I recently read an article in Vogue UK titled "Vogue's Guide to Ski Chic". In said article, author Emily Sheffield gives us advice on how those of us who like to hit the slopes can do so with great panache and style, a feat that is apparently achieved most effectively by not ever going skiing.
How to be ski chic? Well, the quick answer to that question is "don't ski". The outfits are puffy, the cold plays havoc with your skin - never mind the chaos of your hair - and struggling with skis and poles akimbo is not as easy a pose to carry off as lying on a beach, elegantly covered in a wrap.Sigh.
Yes. All of these things are true. The gear can be cumbersome and the outfits puffy; not like the oft fantasised-about "ski bunny" outfits that consist of a pair of skintight leggings and a fur-trimmed silver parka. Last year, I actually saw a girl on the slopes in a very high-end ski outfit that resembled just that. She looked great, but all I could think about was that she could not possibly be warm enough in that outfit...I mean, it was cold...how was she not dead?
Your makeup, if you are brave enough to wear anything other than sunscreen, will likely come off. You will need a hat, or even a helmet. That's right...a helmet. You'll clomp unglamorously into the chalet for your lunch in your Frankenstein-esque ski boots, peeling off layers along the way, your hair pasted to your head, And of course, there is always the very real possibility that you might fall on your ass, skis and poles scattering the pristine landscape, a particular move otherwise known as the "yard sale."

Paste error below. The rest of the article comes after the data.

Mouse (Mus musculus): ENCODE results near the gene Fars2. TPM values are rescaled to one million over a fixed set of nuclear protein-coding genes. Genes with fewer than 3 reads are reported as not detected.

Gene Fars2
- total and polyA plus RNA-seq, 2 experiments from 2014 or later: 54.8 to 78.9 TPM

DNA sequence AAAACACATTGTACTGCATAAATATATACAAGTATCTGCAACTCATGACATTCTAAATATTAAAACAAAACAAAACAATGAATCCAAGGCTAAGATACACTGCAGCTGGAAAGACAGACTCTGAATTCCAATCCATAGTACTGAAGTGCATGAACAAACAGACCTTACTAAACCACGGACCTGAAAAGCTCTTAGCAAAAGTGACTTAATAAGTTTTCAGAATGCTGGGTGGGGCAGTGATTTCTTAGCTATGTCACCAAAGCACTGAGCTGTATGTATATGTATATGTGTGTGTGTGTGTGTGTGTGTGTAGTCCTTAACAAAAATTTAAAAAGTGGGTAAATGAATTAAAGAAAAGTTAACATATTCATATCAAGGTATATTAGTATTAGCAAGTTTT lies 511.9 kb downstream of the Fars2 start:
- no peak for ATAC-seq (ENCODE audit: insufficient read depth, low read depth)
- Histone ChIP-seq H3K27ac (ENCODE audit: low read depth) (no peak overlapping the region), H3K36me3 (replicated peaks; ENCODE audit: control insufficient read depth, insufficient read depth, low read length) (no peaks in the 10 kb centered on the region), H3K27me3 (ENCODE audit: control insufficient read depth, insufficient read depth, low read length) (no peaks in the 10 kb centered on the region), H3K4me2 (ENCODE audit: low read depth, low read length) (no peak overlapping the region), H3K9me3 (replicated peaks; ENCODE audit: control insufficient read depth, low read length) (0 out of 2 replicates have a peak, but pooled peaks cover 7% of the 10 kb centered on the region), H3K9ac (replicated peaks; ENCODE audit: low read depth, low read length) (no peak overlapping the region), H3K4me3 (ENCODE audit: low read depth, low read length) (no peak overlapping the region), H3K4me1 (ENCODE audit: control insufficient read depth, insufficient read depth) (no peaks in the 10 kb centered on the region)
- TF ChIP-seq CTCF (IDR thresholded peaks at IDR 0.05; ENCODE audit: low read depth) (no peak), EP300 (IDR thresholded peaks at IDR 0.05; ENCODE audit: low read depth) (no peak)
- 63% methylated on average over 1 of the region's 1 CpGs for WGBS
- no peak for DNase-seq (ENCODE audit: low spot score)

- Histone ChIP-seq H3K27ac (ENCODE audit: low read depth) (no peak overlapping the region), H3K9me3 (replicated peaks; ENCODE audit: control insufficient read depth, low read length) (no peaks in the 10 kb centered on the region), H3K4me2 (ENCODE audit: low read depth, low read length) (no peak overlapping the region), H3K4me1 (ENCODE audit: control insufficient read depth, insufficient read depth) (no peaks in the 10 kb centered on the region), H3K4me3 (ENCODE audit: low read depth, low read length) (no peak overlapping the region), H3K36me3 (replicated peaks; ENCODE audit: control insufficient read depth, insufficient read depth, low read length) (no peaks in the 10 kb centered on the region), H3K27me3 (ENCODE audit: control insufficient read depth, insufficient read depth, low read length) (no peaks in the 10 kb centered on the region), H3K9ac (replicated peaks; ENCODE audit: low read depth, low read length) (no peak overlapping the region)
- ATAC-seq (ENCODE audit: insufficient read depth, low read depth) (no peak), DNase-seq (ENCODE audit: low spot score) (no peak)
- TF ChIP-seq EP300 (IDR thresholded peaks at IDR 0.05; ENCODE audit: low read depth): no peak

Yet for those who are inclined to ski, or do any other "unglamorous" sporty activity for that matter, the idea of missing out on an opportunity to participate for reasons of flat hair, dry skin, and unflattering clothing seems absurd. Perhaps if you are a celebrity, with a rear-end insured for five million dollars and a string of paparazzi following your every move, you might have to worry about such things (certainly there are those who go to places like Gstaad or St. Moritz simply to see and be seen). I like to think that the rest of us recognise that the flat hair and windburned cheeks we are sporting look exactly like the flat hair and windburned cheeks of every other skier in the chalet.
If you ask me, there is nothing less chic than existing in a constant state of anxiety over what one looks like every waking moment. We've all known that person, and she's a right pain in the keester.
To be fair, Sheffield's article does go on to provide some actual tips for dressing for the slopes. Or more accurately, hanging-around near the slopes: moon boots, simple colours, and classic ski knits are all good advice. I take issue with her assessment that all one-piece ski suits are passé. The entire population of ESF instructors (École du Ski Français) wears them for the warmth, and there are some modern options out there that are far-removed from the graphic neon atrocities of the eighties. Her recommendation of being prepared for cocktails and black tie depends wholeheartedly on where you are going and with whom. Personally, I prefer a casual ski holiday. After all, the main attraction is supposed to be the mountains, is it not?
Make it happen.